Shiv Sena offers BJP 130 seats, but at cost of smaller parties
Senior Shiv Sena leaders have held talks with BJP aiming to end the deadlock on seat sharing that is threatening to disintegrate their 25-year-old alliance ahead of the October 15 Maharashtra Assembly elections.
Sena group leader in Assembly Subhash Desai, party spokesperson and Rajya Sabha member Sanjay Raut arrived at the BJP office — Vasant Smriti Bhavan– in Dadar in central Mumbai around noon and met top BJP leaders on the alliance issue.
BJP’s Maharashtra poll in-charge Om Mathur and state party president Devendra Fadnavis were among those present at the meeting.
Fadnavis has convened a meeting of state BJP unit functionaries, district unit presidents, legislators and MPs here today to discuss the political situation ahead of the Assembly polls.
Leader of Opposition in Assembly Eknath Khadse and Leader of Opposition in Council Vinod Tawde are also participating in the meeting.Amid standoff on seat sharing talks, National Congress Party (NCP) chief has called for an emergency meeting at his residence to discuss the ongoing issue. On Monday, party’s Core Committee chaired by Sharad Pawar met and agreed that the alliance with Congress should continue. But it also had insisted on getting a larger share of Maharashtra’s 288 Assembly seats than 124 offered by Congress.Spooked perhaps by reports that the BJP was sending out some feelers towards Sharad Pawar’s NCP which is having its own problems with the Congress party, Shiv Sena leaders have reportedly climbed down from its ‘final offer’ of 119 seats and agreed to the BJP demand of 130 seats.
The development was reported on the Times Nowchannel which said that the Shiv Sena had blinked first. Indications to this effect had first come when senior Shiv Sena leaders were quoted by the channel as saying that they hoped the Maharashtra alliance would be saved.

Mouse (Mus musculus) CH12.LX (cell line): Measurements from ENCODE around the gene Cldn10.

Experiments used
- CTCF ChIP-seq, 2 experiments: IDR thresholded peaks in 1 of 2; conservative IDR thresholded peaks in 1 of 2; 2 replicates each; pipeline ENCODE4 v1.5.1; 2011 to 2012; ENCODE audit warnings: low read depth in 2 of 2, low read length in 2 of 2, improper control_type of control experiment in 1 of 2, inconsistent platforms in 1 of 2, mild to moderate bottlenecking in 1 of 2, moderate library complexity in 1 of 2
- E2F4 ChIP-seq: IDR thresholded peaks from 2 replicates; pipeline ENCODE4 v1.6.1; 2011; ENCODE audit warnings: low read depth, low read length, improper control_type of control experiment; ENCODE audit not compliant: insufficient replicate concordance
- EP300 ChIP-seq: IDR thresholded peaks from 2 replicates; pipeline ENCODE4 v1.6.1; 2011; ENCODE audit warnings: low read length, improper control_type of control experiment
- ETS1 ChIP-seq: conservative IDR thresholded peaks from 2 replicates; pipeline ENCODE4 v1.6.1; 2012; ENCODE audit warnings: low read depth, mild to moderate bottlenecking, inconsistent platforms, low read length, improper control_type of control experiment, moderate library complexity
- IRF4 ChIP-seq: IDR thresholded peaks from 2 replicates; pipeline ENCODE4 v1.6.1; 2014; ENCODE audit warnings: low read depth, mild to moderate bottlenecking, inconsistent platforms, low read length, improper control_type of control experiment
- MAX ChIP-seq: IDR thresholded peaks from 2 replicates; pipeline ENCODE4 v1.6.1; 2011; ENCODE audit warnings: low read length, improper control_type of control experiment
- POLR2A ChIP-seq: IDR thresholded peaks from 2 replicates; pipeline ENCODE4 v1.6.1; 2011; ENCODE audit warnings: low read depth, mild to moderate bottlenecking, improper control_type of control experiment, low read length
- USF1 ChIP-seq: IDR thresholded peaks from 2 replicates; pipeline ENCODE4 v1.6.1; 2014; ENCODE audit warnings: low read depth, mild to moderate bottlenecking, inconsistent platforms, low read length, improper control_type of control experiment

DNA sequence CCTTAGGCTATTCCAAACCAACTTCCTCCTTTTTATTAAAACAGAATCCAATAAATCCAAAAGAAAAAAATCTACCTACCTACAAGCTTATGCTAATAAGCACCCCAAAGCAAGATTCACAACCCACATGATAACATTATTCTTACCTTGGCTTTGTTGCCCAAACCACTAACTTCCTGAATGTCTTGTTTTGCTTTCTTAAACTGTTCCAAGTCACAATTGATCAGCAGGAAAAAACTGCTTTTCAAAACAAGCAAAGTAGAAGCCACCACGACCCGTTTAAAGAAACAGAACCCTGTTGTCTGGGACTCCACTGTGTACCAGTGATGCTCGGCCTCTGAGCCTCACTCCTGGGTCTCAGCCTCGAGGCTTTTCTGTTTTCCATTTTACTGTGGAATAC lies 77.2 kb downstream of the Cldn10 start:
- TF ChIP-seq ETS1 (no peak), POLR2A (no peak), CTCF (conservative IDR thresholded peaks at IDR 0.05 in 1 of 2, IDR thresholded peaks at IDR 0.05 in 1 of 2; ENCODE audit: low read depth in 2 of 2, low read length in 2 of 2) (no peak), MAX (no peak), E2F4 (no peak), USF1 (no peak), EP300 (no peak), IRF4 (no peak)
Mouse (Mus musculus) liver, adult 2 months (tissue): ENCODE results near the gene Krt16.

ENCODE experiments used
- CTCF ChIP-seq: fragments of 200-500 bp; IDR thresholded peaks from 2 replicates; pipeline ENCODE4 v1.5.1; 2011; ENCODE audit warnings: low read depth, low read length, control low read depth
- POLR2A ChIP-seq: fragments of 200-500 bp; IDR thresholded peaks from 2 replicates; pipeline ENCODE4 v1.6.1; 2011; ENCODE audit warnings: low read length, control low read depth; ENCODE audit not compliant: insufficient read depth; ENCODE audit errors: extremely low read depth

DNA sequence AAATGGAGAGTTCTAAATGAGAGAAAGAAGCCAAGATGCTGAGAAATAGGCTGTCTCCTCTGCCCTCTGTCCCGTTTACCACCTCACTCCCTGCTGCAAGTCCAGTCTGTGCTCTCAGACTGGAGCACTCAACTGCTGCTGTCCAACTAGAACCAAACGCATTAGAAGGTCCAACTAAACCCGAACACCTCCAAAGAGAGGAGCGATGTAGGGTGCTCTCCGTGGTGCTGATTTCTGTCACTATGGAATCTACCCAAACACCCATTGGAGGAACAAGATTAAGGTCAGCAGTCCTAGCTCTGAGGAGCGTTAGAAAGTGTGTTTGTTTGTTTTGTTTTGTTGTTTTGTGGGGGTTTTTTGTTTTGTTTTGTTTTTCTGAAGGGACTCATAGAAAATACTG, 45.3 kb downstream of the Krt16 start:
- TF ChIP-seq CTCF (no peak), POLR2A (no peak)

This also came amid signs that the BJP was readying to go it alone in the Maharashtra elections.
However the Times Now channel quoted sources as saying that the BJP was unhappy with the Sena ‘compromise’ because to give the BJP its desired 130 seats, it has severely reduced the number of seats given to smaller parties in the alliance.
Earlier a top Maharashtra BJP leader and the Leader of Opposition in the state Assembly Eknath Khadse even went to the extent of saying the alliance was on the “death bed”.
The deadlock had left smaller allies of ‘Mahayuti’, the mega-alliance led by Sena and BJP, restive with one of them threatening to walk out and contest the polls alone.
Meanwhile on the other hand, it looks like the Congress and NCP are not really that close to patching things up. The Congress had reportedly told the NCP to ‘take it or leave it’ even as talks between the two sides reportedly ended inconclusively.
Senior Congress leader Narayan Rane told reporters that the two sides have decided to meet again at 8.30 pm as “no solution could be arrived at.” The meeting was held at Chief Minister Prithviraj Chavan’s official residence – Varsha.
Congress has been refusing to yield to NCP’s demand for equal seats, while the latter has rejected offer of 124 of the state’s 288 Assembly seats.
NCP leader Praful Patel and Deputy Chief Minister Ajit Pawar, state party chief Sunil Tatkare and other leaders attended the meeting, to resolve the seat-sharing deadlock and salvage the 15-year-old alliance.
State Congress chief Manikrao Thakre, who was present at the meeting, also said the “talks were inconclusive.”
The NCP’s core committee chaired by party chief Sharad Pawar had gone into a huddle here yesterday where it reaffirmed that the alliance should continue but insisted on getting a larger share of the state’s 288 Assembly seats than 124 offered by Congress.
NCP had contested 114 and Congress 174 in 2009 Assembly elections and has been insisting on fielding candidates in half of the 288 seats, citing it had double the number of Lok Sabha seats in the state than Congress. In the worst-ever performance for the ruling alliance, NCP had won 4 Lok Sabha seats against Congress’ 2.